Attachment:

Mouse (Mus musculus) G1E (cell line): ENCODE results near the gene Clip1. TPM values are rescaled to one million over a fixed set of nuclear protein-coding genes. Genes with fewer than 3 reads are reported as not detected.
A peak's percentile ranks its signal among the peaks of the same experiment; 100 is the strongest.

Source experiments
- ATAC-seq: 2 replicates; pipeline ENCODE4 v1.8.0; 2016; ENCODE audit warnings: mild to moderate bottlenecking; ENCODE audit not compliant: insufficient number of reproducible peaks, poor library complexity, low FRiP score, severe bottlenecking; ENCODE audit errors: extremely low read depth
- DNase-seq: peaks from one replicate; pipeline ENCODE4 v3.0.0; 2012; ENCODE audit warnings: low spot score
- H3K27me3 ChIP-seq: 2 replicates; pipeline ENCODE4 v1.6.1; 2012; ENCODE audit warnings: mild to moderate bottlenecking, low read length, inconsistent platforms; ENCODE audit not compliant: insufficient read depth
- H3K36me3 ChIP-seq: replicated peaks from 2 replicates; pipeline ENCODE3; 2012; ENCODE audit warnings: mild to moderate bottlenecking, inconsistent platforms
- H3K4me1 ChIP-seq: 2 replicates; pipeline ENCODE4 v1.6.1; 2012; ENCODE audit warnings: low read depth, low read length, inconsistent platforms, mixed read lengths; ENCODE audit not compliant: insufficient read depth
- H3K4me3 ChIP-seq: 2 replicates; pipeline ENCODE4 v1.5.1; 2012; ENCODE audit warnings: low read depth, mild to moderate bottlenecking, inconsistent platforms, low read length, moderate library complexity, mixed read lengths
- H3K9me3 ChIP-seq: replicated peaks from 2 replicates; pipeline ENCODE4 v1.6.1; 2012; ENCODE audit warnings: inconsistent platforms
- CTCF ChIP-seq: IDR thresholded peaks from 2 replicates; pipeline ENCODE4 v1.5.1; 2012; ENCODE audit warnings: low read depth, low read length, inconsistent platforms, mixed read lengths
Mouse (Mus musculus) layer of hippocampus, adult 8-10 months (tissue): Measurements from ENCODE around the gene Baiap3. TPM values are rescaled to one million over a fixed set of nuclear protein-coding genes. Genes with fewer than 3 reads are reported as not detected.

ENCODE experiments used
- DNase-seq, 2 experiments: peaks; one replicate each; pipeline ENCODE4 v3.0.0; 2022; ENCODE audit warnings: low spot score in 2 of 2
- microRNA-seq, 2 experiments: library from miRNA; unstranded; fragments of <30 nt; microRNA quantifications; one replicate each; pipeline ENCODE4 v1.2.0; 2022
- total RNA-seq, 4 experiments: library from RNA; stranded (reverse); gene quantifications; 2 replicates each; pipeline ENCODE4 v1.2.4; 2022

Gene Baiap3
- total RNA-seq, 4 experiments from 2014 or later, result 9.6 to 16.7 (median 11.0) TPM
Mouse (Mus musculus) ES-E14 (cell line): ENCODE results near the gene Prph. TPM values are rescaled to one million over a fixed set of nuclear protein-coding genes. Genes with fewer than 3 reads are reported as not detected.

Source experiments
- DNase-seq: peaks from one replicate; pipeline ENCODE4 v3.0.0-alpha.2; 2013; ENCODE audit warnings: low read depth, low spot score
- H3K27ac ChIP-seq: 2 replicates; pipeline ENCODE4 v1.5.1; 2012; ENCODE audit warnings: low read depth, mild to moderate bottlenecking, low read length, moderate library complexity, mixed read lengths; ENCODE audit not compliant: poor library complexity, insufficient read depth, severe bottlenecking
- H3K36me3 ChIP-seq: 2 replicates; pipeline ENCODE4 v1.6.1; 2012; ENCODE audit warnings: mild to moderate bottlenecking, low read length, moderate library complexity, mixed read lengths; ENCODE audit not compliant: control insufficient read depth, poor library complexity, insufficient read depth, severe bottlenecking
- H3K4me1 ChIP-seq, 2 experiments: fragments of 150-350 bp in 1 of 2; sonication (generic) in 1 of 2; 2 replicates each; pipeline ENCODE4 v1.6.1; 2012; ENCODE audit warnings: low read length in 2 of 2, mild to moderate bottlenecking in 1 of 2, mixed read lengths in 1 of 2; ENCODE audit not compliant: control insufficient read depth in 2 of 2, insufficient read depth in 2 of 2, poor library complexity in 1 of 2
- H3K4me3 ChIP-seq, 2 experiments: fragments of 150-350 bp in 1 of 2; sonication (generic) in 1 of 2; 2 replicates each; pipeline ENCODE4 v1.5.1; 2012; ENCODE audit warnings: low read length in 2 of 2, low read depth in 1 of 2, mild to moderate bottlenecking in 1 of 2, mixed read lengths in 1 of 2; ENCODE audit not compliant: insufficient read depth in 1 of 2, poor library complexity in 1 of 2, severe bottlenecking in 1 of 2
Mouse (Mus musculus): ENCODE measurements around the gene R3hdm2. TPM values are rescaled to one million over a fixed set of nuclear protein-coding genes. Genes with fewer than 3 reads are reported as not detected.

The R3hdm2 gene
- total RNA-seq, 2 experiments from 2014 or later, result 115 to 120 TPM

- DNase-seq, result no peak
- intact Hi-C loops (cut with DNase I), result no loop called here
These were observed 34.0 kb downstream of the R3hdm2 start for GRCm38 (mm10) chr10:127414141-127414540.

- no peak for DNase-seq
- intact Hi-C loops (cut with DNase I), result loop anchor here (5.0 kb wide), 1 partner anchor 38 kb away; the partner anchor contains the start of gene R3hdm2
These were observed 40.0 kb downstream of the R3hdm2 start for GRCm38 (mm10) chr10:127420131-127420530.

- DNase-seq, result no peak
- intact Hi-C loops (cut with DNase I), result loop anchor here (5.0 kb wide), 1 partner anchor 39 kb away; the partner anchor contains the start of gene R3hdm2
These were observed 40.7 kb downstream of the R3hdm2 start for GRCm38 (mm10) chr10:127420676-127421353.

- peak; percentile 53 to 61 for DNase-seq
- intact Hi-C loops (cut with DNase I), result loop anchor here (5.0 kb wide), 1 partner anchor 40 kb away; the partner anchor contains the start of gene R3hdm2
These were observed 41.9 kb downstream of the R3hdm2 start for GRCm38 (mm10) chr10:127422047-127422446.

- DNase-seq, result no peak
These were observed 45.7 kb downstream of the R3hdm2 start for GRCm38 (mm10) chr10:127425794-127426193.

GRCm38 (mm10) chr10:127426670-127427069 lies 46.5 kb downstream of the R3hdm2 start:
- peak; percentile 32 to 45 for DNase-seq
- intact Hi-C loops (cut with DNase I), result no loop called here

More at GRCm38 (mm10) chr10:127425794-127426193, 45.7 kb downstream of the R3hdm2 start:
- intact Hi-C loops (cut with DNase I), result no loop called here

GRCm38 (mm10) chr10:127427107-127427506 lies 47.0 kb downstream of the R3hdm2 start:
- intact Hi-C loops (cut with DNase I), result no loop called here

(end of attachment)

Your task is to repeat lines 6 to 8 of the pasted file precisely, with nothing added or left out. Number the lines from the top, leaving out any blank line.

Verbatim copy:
- H3K27me3 ChIP-seq: 2 replicates; pipeline ENCODE4 v1.6.1; 2012; ENCODE audit warnings: mild to moderate bottlenecking, low read length, inconsistent platforms; ENCODE audit not compliant: insufficient read depth
- H3K36me3 ChIP-seq: replicated peaks from 2 replicates; pipeline ENCODE3; 2012; ENCODE audit warnings: mild to moderate bottlenecking, inconsistent platforms
- H3K4me1 ChIP-seq: 2 replicates; pipeline ENCODE4 v1.6.1; 2012; ENCODE audit warnings: low read depth, low read length, inconsistent platforms, mixed read lengths; ENCODE audit not compliant: insufficient read depth